Hantush was the first to derive a partial differential equation describing such phenomena. However, due to the deformation of some aquifers, the Hantush equation is not able to account for the effect of the changes in the mathematical formulation. The purpose of this work is therefore devoted to the discussion underpinning the description of the groundwater flow through the deformable leaky aquifer, on one hand. On the other hand, we present the derivation of the approximate solution of the modified equation via the Crank-Nicolson scheme. We will start with the definition of the variational order derivative and the problem modification.

2. Definition and Problem Modification

For the readers that are not acquainted with the concept of the variational order derivative, we start this section. We present the basic definition of this derivative.

2.1. Variational Order of Differential Operator

Let f:,xf(x) denote a continuous but necessary differentiable; let α(x) be a continuous function in (0, 1]. Then its variational order differential is defined as (1)D0α(x)(f(x))=1Γ(1-α(x))0x(x-t)-α(t)df(t)dtdt.

The above derivative is called the Caputo variational order differential operator; additionally the derivative of the constant is zero.

2.2. Problem Formulation

Groundwater models describe the groundwater flow and transport processes using mathematical equations based on certain simplifying assumptions. These assumptions typically involve the direction of flow, geometry of the aquifer, and the heterogeneity or anisotropy of sediments or bedrock within the aquifer. This geological formation through which the groundwater flows changes in time and space.

The simplest generalization of groundwater flow equation, which incidentally is also in accord with true physics of the phenomenon, is to assume that water level is not in a steady but transient state. In 1935, Theis  was the first to develop a formula for unsteady-state flow that introduces the time factor and the storativity. He noted that when a well penetrating an extensive confined aquifer is pumped at a constant rate, the influence of the discharge extends outward with time. The rate of decline of head, multiplied by the storativity and summed over the area of influence, equals the discharge. The unsteady-state (or Theis) equation, which was derived from the analogy between the flow of groundwater and the conduction of heat, is perhaps the most widely used partial differential equation in groundwater investigations (2)SDtΦ(r,t)=TDrrΦ(r,t)+1rDrΦ(r,t).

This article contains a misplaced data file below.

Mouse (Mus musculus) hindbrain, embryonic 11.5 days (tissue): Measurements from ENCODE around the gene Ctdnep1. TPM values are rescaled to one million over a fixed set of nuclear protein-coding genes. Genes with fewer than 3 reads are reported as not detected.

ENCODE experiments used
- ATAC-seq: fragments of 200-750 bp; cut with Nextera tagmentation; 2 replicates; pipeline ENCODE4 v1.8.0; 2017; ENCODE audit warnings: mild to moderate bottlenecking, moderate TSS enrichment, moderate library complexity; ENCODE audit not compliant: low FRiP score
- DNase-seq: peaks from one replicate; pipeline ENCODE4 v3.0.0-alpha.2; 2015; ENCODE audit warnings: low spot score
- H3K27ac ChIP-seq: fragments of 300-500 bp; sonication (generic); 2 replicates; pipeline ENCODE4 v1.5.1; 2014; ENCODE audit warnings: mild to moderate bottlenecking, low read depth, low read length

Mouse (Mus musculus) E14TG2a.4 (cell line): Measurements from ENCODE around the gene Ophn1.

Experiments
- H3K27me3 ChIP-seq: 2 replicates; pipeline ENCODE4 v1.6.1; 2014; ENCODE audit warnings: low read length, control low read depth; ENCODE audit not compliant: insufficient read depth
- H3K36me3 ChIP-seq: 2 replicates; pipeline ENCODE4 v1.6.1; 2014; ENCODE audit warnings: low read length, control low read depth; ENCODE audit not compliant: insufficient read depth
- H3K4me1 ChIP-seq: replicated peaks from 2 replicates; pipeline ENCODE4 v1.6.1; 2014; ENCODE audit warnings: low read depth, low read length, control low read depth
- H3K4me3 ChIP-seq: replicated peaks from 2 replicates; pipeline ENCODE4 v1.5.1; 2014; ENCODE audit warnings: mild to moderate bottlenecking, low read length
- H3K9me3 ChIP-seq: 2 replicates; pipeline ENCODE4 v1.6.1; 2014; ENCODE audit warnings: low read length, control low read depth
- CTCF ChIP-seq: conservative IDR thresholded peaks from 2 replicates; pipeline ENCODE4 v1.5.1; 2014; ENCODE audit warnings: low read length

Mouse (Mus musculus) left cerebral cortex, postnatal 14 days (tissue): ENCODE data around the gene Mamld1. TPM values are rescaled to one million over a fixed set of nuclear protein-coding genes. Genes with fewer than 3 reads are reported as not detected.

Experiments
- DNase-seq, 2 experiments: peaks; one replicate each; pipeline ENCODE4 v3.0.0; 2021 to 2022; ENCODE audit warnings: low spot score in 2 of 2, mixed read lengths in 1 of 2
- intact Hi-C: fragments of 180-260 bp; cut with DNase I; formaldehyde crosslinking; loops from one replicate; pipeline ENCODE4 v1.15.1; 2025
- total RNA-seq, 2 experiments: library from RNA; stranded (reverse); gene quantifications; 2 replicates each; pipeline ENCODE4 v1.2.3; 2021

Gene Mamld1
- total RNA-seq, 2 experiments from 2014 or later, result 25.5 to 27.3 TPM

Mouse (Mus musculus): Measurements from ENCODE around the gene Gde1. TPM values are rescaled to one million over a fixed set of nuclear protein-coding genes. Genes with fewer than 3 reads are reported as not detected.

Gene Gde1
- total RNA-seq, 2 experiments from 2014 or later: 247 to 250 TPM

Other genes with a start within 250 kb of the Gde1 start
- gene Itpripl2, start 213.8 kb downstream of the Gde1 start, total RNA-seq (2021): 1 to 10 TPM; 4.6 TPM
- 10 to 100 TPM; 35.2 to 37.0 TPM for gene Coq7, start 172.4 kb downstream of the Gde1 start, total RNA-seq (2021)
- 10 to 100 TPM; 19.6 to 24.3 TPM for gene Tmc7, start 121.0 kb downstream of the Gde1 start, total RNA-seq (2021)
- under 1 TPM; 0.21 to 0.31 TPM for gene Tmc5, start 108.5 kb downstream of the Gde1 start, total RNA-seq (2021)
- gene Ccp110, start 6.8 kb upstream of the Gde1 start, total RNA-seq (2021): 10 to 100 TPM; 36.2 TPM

The above equation is classified under parabolic equations. However, very few geological formations are completely impermeable to fluids. Leakage of the water could thus occur, should a confined aquifer be over- or underlain by another aquifer. The behaviour of such an aquifer, often referred to as a leaky or semiconfined aquifer, needs thus not be the same as that of a confined aquifer. Although the nature of a semiaquifer differs from that of a true aquifer, it is still possible to use the basic principles of confined flow to arrive at the governing equation for such aquifer. This is in particular true in those situations where the confining layer between the two aquifers is not too thick and the flow is mainly in the vertical direction.